Bottom Line: These error rates are small enough to enable calling a causative mutation from both homozygous and heterozygous candidate mutation lists with little or no further experimental validation.The efficacy of this approach is demonstrated by identifying the causative mutation in the Ptprc gene in a lymphocyte-deficient strain and in 11 other strains with immune disorders or obesity, without the need for meiotic mapping.We show that exome sequencing data alone are sufficient to identify induced mutations.

View Article: PubMed Central - PubMed

Affiliation: Immunogenomics Laboratory, Australian National University, GPO Box 334, Canberra City, Australian Capital Territory, 2601 , Australia. dan.andrews@anu.edu.au

ABSTRACT
Accurate identification of sparse heterozygous single-nucleotide variants (SNVs) is a critical challenge for identifying the causative mutations in mouse genetic screens, human genetic diseases and cancer. When seeking to identify causal DNA variants that occur at such low rates, they are overwhelmed by false-positive calls that arise from a range of technical and biological sources. We describe a strategy using whole-exome capture, massively parallel DNA sequencing and computational analysis, which identifies with a low false-positive rate the majority of heterozygous and homozygous SNVs arising de novo with a frequency of one nucleotide substitution per megabase in progeny of N-ethyl-N-nitrosourea (ENU)-mutated C57BL/6j mice. We found that by applying a strategy of filtering raw SNV calls against known and platform-specific variants we could call true SNVs with a false-positive rate of 19.4 per cent and an estimated false-negative rate of 21.3 per cent. These error rates are small enough to enable calling a causative mutation from both homozygous and heterozygous candidate mutation lists with little or no further experimental validation. The efficacy of this approach is demonstrated by identifying the causative mutation in the Ptprc gene in a lymphocyte-deficient strain and in 11 other strains with immune disorders or obesity, without the need for meiotic mapping. Exome sequencing of first-generation mutant mice revealed hundreds of unphenotyped protein-changing mutations, 52 per cent of which are predicted to be deleterious, which now become available for breeding and experimental analysis. We show that exome sequencing data alone are sufficient to identify induced mutations. This approach transforms genetic screens in mice, establishes a general strategy for analysing rare DNA variants and opens up a large new source for experimental models of human disease.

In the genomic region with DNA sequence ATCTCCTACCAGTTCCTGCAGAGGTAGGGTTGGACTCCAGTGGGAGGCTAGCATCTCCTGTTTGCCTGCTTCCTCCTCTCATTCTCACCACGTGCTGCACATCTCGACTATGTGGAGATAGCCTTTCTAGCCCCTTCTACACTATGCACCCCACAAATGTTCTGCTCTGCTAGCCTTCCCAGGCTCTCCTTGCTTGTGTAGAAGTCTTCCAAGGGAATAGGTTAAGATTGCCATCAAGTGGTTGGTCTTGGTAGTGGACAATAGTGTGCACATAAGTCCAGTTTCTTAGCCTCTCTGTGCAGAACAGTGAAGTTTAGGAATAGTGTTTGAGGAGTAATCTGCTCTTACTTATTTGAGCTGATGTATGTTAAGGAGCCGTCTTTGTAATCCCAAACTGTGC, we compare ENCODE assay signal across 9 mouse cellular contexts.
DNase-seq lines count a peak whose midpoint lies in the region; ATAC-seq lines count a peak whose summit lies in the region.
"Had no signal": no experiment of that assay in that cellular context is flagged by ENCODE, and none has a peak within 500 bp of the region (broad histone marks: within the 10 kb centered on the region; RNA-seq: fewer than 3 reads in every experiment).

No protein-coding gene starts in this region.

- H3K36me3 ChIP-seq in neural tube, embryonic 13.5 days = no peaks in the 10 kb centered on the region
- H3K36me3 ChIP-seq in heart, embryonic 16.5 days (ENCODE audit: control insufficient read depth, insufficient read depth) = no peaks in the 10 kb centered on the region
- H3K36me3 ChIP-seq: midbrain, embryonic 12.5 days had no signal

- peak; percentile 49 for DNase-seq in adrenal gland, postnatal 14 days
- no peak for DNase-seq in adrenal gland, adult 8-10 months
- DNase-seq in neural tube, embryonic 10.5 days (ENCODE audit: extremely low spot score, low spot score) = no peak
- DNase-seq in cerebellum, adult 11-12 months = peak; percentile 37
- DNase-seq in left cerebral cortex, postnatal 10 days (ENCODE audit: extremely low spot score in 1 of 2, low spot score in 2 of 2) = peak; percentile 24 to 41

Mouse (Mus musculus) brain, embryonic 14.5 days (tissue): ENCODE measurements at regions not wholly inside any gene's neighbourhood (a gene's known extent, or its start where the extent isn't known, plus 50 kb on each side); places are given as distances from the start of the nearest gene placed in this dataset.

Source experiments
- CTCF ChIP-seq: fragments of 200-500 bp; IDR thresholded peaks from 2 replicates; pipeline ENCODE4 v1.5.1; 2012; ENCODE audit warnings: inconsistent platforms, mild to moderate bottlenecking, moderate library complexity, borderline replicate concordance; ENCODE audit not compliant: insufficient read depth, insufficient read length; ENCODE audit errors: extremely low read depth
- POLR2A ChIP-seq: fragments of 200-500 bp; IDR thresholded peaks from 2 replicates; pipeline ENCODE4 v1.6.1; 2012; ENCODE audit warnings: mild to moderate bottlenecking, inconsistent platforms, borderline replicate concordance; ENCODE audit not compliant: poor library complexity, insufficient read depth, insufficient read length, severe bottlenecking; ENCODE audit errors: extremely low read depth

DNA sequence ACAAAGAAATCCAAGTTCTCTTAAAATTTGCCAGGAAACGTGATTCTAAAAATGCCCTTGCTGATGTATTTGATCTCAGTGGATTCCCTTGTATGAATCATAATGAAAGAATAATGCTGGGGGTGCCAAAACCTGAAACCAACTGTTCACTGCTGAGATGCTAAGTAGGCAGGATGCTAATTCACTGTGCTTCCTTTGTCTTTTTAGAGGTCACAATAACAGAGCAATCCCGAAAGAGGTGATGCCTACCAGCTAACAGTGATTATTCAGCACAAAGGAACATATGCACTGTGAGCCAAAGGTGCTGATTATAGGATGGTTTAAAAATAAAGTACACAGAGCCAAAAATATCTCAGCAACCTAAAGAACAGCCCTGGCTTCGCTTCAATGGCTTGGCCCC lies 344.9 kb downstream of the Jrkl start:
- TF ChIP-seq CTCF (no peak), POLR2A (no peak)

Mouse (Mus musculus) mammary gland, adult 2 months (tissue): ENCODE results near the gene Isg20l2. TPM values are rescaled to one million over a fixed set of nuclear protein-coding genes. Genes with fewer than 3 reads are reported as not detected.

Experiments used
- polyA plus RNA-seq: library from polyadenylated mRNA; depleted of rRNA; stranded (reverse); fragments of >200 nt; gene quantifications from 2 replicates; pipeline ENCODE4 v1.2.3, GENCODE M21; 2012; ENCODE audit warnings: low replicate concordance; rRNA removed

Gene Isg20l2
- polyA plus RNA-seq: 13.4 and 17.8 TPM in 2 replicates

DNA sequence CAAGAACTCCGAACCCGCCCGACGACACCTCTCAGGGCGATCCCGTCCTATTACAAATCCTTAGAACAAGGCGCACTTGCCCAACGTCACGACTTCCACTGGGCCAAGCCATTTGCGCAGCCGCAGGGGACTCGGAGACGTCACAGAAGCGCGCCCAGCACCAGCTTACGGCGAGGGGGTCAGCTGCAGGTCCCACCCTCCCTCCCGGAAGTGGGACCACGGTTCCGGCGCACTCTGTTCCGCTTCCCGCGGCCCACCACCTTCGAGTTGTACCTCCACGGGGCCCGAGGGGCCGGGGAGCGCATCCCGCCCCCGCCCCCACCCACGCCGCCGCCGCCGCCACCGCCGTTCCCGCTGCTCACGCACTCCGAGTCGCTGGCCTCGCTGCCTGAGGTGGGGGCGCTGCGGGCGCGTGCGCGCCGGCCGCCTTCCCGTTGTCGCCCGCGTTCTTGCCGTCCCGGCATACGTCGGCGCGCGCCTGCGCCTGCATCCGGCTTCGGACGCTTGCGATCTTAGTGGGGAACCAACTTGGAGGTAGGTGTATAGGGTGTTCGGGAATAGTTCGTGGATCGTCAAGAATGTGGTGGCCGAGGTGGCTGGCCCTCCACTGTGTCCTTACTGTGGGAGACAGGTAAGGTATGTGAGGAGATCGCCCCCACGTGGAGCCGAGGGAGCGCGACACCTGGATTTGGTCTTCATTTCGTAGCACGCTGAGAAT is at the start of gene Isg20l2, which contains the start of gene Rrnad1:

Show MeSH
Related in: MedlinePlus